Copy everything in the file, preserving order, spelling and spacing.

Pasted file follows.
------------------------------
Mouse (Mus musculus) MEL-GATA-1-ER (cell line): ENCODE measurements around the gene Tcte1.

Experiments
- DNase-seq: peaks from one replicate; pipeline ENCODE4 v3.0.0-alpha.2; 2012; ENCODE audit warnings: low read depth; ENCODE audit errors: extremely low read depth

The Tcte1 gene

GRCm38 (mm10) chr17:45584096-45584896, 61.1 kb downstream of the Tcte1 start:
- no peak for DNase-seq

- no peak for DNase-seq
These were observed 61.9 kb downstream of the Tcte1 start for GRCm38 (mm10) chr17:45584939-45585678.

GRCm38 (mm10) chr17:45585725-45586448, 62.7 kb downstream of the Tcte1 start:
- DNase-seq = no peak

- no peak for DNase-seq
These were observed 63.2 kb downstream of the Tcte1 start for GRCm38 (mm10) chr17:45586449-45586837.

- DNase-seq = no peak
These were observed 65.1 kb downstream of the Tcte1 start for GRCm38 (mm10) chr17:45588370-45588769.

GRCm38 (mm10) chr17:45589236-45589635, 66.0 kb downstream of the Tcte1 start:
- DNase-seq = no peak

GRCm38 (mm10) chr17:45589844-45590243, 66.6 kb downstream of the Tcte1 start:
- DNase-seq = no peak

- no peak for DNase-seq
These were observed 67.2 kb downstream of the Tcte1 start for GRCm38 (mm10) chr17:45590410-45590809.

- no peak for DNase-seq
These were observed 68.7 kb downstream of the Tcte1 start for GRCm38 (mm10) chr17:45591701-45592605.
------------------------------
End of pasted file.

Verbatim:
Mouse (Mus musculus) MEL-GATA-1-ER (cell line): ENCODE measurements around the gene Tcte1.

Experiments
- DNase-seq: peaks from one replicate; pipeline ENCODE4 v3.0.0-alpha.2; 2012; ENCODE audit warnings: low read depth; ENCODE audit errors: extremely low read depth

The Tcte1 gene

GRCm38 (mm10) chr17:45584096-45584896, 61.1 kb downstream of the Tcte1 start:
- no peak for DNase-seq

- no peak for DNase-seq
These were observed 61.9 kb downstream of the Tcte1 start for GRCm38 (mm10) chr17:45584939-45585678.

GRCm38 (mm10) chr17:45585725-45586448, 62.7 kb downstream of the Tcte1 start:
- DNase-seq = no peak

- no peak for DNase-seq
These were observed 63.2 kb downstream of the Tcte1 start for GRCm38 (mm10) chr17:45586449-45586837.

- DNase-seq = no peak
These were observed 65.1 kb downstream of the Tcte1 start for GRCm38 (mm10) chr17:45588370-45588769.

GRCm38 (mm10) chr17:45589236-45589635, 66.0 kb downstream of the Tcte1 start:
- DNase-seq = no peak

GRCm38 (mm10) chr17:45589844-45590243, 66.6 kb downstream of the Tcte1 start:
- DNase-seq = no peak

- no peak for DNase-seq
These were observed 67.2 kb downstream of the Tcte1 start for GRCm38 (mm10) chr17:45590410-45590809.

- no peak for DNase-seq
These were observed 68.7 kb downstream of the Tcte1 start for GRCm38 (mm10) chr17:45591701-45592605.